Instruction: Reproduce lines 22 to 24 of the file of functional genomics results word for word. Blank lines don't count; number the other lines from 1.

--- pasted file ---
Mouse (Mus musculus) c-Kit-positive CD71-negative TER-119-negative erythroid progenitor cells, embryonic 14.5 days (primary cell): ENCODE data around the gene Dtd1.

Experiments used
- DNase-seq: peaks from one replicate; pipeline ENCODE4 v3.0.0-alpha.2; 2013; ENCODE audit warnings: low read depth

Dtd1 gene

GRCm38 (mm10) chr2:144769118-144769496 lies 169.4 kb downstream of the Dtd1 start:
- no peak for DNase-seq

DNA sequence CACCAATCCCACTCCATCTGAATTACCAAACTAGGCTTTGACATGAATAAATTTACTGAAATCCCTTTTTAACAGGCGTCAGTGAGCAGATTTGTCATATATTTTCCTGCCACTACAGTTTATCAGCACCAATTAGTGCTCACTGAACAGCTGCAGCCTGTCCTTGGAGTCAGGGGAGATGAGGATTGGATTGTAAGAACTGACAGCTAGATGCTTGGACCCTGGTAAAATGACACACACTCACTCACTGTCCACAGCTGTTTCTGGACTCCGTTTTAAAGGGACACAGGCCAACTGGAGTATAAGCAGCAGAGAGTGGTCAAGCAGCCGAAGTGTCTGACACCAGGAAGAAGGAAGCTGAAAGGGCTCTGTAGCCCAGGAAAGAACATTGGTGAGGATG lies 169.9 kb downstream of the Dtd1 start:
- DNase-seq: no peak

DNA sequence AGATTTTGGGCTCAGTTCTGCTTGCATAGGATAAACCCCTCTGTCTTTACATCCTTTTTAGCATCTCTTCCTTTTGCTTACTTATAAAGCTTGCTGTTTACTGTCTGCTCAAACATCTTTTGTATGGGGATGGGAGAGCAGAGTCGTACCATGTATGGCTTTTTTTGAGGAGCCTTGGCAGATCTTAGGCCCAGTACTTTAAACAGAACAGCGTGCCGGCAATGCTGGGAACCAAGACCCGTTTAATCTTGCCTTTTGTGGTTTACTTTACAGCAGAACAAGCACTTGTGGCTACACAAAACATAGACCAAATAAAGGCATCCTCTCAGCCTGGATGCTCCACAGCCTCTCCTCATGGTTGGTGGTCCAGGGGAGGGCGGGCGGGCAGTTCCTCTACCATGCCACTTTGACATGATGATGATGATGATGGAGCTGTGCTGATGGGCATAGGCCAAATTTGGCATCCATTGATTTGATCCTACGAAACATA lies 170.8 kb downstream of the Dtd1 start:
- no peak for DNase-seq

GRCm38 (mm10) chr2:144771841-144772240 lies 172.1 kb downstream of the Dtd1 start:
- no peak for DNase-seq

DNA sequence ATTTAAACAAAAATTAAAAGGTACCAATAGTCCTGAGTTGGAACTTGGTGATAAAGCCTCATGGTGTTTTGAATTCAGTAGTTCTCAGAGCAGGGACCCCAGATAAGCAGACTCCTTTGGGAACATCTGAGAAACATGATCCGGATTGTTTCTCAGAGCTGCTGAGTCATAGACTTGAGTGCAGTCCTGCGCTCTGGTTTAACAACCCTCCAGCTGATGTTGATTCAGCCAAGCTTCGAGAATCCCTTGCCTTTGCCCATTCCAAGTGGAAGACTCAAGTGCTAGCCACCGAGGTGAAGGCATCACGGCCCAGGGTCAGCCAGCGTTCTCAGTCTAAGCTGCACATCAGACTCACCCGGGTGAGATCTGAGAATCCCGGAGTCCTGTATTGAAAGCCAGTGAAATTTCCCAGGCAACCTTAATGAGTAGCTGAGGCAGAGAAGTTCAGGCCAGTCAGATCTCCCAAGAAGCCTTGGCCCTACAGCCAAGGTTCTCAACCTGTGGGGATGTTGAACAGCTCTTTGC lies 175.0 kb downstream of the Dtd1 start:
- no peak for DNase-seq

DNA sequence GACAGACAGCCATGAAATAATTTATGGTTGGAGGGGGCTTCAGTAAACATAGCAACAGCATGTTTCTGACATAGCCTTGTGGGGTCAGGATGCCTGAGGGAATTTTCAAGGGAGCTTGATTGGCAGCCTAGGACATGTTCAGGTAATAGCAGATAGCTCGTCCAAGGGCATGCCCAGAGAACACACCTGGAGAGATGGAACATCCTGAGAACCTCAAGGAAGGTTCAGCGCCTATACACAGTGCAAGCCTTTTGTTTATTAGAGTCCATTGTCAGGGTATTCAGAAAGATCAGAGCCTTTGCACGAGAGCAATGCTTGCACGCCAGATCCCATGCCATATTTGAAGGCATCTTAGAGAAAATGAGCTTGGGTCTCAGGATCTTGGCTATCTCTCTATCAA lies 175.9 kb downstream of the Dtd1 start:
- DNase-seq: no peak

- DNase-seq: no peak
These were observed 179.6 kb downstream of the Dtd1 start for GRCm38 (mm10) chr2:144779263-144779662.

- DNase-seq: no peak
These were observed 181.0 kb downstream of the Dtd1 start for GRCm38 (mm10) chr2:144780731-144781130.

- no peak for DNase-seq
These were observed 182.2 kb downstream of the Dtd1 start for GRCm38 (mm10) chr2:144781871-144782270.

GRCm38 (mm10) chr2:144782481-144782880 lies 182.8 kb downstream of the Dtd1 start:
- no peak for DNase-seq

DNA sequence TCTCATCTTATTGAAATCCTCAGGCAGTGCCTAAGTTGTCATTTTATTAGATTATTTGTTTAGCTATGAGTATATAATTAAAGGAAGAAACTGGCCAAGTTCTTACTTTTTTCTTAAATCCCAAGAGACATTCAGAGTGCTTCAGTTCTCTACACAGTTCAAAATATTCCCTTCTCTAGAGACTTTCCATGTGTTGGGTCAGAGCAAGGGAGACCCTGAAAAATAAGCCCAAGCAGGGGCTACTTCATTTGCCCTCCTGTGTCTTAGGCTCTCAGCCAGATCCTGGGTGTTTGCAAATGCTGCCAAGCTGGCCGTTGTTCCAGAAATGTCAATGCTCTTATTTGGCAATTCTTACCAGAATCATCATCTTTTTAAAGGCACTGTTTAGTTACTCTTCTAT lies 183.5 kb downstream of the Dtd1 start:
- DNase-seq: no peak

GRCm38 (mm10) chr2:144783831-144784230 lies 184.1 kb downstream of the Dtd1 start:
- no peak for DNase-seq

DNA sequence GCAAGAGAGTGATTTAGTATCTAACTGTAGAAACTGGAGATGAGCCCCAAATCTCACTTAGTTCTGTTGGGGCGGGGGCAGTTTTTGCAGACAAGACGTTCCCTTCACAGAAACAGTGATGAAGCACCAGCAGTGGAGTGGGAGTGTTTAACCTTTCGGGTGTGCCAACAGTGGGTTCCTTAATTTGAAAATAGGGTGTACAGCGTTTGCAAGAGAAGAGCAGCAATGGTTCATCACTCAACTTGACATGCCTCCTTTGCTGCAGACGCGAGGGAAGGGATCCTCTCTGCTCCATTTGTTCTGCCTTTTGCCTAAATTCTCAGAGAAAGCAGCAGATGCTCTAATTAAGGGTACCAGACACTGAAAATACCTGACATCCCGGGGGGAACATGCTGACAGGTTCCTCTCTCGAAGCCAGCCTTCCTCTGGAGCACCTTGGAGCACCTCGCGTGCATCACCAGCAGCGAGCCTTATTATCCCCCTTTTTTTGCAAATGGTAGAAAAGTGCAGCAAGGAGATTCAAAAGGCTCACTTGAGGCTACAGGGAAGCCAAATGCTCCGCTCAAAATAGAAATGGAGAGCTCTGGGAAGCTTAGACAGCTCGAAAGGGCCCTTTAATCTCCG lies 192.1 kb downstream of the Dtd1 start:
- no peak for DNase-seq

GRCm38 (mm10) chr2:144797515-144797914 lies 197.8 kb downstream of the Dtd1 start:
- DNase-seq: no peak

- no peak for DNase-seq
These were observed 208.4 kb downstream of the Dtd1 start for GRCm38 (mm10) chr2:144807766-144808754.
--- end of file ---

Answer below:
These were observed 182.2 kb downstream of the Dtd1 start for GRCm38 (mm10) chr2:144781871-144782270.

GRCm38 (mm10) chr2:144782481-144782880 lies 182.8 kb downstream of the Dtd1 start:
- no peak for DNase-seq